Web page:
While Christmas is an exciting time of year for the family, it can be both stressful and potentially dangerous for your pet. Follow our top tips to make sure you have a pet-friendly Christmas.
Safety around Christmas decorations
Candles decorate many of our homes at Christmas, but the wagging tails of excited dogs mean they fall easily and can prove to be a fire hazard.
Christmas treesChristmas trees may look festive, but they’re not very pet-friendly.
Always anchor your Christmas tree to make sure it can’t fall and hurt them.
The water in your tree stand can become stagnant and your pet can become very sick from drinking it. Make sure you replace it or make sure your pet can’t reach it.
Be sure to vacuum frequently to clean up fallen pine needles so your pet can’t ingest them. Pine needles can puncture your pet’s intestines if ingested and pine sap is toxic to cats and dogs.
Leave the lower branches undecorated so your pets can’t play with or eat them. Or invest in new pet-friendly half-parasol trees that only have branches on the top half. Not having baubles and bowed branches on the bottom half reduces the risk to your pet.
If you have pets, don’t put chocolate decorations on your Christmas tree.
Choose non-toxic decorations.
Tinsel and silver ribbons on the tree may be attractive to your pet but can cause intestinal obstruction if they eat them. If they eat them, it can make them seriously ill and require surgery.
Avoid glass jewelry that can be cut by pets. Also, if the glass decoration falls and breaks, the shards can also easily injure their claws.
Edible decorations such as popcorn garlands, candy canes and chocolate decorations are not recommended and should never be left within your pet’s reach. Read our blog on festive foods that can harm your dog here.
Having edible decorations on the tree will encourage them to jump and try and reach them.
Get a cable guard for your fairy lights as cats, dogs and rabbits can try to chew on the wires, electrocuting them.
Some pets may find flashing lights on trees distracting and stressful and may want to pull or play with tree decorations.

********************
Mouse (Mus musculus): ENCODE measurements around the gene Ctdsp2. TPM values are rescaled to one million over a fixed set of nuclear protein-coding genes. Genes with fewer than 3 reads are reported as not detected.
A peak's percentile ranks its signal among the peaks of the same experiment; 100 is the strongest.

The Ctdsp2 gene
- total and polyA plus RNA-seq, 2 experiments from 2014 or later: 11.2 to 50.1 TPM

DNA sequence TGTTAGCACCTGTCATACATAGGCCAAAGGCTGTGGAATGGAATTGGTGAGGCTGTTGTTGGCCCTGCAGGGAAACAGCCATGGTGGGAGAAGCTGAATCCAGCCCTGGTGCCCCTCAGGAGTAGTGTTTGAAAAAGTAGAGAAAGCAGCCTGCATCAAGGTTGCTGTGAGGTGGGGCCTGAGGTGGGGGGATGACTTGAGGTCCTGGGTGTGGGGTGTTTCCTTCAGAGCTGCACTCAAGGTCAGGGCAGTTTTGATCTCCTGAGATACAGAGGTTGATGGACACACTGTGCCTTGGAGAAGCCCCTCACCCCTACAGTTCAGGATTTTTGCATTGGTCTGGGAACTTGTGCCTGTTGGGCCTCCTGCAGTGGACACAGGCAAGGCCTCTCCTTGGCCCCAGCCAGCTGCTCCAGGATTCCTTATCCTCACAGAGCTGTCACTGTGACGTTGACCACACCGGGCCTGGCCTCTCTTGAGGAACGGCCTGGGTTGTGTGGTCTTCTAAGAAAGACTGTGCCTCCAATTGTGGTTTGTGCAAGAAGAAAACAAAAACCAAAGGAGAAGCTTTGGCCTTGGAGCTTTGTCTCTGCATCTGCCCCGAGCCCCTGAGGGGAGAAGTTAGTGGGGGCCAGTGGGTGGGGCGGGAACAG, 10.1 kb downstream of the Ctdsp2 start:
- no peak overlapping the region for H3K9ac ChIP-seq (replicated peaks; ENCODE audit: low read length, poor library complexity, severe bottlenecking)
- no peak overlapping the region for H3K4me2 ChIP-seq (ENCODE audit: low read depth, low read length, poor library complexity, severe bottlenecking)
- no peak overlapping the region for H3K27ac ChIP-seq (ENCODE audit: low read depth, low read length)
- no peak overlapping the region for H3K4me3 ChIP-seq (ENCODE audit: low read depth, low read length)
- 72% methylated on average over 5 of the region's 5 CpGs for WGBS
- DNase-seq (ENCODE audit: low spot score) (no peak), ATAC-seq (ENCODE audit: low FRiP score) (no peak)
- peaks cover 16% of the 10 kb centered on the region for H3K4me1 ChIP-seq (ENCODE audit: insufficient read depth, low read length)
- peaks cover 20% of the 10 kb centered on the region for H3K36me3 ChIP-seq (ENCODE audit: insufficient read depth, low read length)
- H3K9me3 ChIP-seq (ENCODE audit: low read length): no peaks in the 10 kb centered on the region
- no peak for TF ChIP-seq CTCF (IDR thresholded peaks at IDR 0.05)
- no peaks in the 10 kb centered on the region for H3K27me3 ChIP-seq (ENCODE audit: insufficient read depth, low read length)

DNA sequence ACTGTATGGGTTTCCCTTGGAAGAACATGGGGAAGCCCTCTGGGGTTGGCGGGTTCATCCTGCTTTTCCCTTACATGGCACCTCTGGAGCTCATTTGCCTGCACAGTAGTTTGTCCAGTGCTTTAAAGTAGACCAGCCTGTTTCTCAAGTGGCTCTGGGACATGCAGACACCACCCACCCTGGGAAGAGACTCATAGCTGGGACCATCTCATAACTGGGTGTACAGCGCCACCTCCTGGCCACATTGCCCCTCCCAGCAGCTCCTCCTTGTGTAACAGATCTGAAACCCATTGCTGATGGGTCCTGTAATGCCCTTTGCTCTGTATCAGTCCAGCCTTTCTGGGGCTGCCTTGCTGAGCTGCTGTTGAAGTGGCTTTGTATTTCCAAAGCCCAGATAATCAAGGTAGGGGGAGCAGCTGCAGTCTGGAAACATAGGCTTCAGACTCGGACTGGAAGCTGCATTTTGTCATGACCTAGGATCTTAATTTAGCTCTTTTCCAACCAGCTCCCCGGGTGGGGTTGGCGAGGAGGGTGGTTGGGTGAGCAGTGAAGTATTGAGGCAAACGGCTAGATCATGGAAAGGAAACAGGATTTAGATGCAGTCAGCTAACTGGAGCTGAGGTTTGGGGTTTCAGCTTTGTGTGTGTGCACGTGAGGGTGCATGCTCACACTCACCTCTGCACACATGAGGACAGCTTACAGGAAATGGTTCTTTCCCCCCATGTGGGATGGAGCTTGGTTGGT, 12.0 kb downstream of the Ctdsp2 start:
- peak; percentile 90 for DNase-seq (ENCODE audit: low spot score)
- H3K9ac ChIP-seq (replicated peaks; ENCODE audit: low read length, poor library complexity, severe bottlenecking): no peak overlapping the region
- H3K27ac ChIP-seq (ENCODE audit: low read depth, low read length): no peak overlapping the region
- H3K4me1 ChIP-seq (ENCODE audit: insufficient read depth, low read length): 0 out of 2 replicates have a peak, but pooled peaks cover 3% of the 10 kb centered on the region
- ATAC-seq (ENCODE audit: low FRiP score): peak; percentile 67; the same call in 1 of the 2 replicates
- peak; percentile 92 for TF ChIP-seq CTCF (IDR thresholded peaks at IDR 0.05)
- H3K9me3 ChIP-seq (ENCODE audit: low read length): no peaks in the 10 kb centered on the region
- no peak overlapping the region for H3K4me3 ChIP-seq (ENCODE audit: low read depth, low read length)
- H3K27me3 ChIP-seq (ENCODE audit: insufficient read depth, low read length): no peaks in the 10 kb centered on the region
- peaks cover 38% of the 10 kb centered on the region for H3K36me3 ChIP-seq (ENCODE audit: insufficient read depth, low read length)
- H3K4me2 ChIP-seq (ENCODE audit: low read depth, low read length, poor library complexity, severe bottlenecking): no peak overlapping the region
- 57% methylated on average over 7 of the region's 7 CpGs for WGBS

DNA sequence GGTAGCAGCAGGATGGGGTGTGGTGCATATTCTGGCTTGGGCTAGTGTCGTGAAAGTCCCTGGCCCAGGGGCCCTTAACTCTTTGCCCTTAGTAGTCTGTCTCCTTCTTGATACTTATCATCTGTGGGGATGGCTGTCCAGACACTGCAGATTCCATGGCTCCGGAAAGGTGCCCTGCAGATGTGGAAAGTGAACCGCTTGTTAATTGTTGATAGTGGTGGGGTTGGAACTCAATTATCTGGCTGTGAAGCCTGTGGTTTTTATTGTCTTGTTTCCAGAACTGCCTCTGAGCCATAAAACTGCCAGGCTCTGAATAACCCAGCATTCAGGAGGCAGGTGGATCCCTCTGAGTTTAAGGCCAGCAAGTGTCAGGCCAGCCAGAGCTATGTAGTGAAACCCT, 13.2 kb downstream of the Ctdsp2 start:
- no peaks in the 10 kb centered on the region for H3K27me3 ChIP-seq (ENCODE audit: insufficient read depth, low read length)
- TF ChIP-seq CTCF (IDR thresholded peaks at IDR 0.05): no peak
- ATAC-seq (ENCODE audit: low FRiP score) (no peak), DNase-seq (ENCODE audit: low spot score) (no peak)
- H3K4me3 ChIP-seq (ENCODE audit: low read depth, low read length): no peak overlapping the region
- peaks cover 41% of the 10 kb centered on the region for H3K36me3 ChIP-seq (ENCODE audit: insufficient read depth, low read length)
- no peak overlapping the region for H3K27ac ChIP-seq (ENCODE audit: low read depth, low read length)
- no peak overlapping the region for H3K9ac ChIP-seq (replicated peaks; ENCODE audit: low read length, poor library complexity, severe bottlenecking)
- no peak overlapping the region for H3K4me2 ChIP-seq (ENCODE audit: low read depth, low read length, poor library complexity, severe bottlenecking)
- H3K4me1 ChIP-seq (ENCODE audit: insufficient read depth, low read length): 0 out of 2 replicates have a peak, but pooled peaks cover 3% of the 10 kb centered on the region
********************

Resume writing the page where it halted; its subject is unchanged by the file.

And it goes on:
The light can cause burns to cats and dogs if your pet gets tangled in the wire.
Other hazards in the home
Holly, ivy, poinsettia and mistletoe are all common Christmas plants. However, all of these are poisonous and highly toxic to your pet. Amaryllis and ferns are also poisonous to cats and dogs. Never leave them accessible to your pets.
Open flames and gas fires can burn your pet if they get too close, sparks from open flames can also cause burns. Use a fire guard to make sure they don’t singe their skin or get blisters.
Medicines – for humans and dogs
Sugar-coated ibuprofen tablets are very attractive to dogs. If you suspect they have eaten them, you need to get veterinary help right away.
Symptoms include vomiting, diarrhea, intestinal bleeding, stomach ulcers and kidney damage.
Medication for pets
If your pet takes any medication, make sure you have enough supplies to see you through the holiday season when surgery may be closed.
Gifts – for humans and pets
If your pet eats wrapping paper or ribbon, these dangerous intestinal blockages can occur.
Keep your pets out of the way when wrapping presents, and if you have a very curious pet who may try to eat the wrapped presents, it is advisable to keep the presents out of sight or in some way. Fence your Christmas tree and your presents. So that your pets cannot reach them.
Dispose of any string or ribbon carefully so your pet can’t eat or get tangled in it.
Silica gel comes in small sachets and is used to keep moisture out of electrical appliances, clothes, bags or toys. It’s small and easily missed so be careful looking for it. It is toxic to humans and pets.
Instead of feeding pets potentially harmful or unhealthy foods, treat them with new toys, collars or extra attention.
Pets should be given pet toys – children’s toys will not adhere to pet safety standards and may prove to be dangerous. Click Here For advice on helping your choking pet
Limit your pet’s stress.
A change in routine can upset pets.
To ease their festive stress, try to maintain your own routines for meals, exercise, bed and toilet breaks. Consistency can increase a pet’s sense of security.
Offer a relaxing retreat away from the noise and excitement (and the kids), so your pet can get some peace and quiet. Leave toys there to create a positive association with the retreat.
Crowded houses, with extra guests and excited children, can be extremely stressful for your pet.
Children can be very powerful, desperately wanting to stroke and tease them.
Unfamiliar noises and the added stress of overstimulation can cause them to explode. Be very sensitive to when your pet needs a break. Remind guests not to feed any scraps to their pets.
If you’re going away over Christmas, make sure you don’t leave your pet alone for too long. If they are traveling with you, take something familiar with them to help your guests settle in.
Check out our blog on safe pet travel here: https://firstaidforpets.net/pet-travel/
Make sure your dog enjoys long walks to ensure they are tired to prevent any bored or disruptive behavior. The same applies to humans!
Other important information
Do not let your pet eat turkey or chicken bones, they can splinter and rupture their intestines.
Have emergency vet contact details ready in case of accidents or if your pet eats something.
For more information on how to help your pet if they have been poisoned, please click here to download our eBook.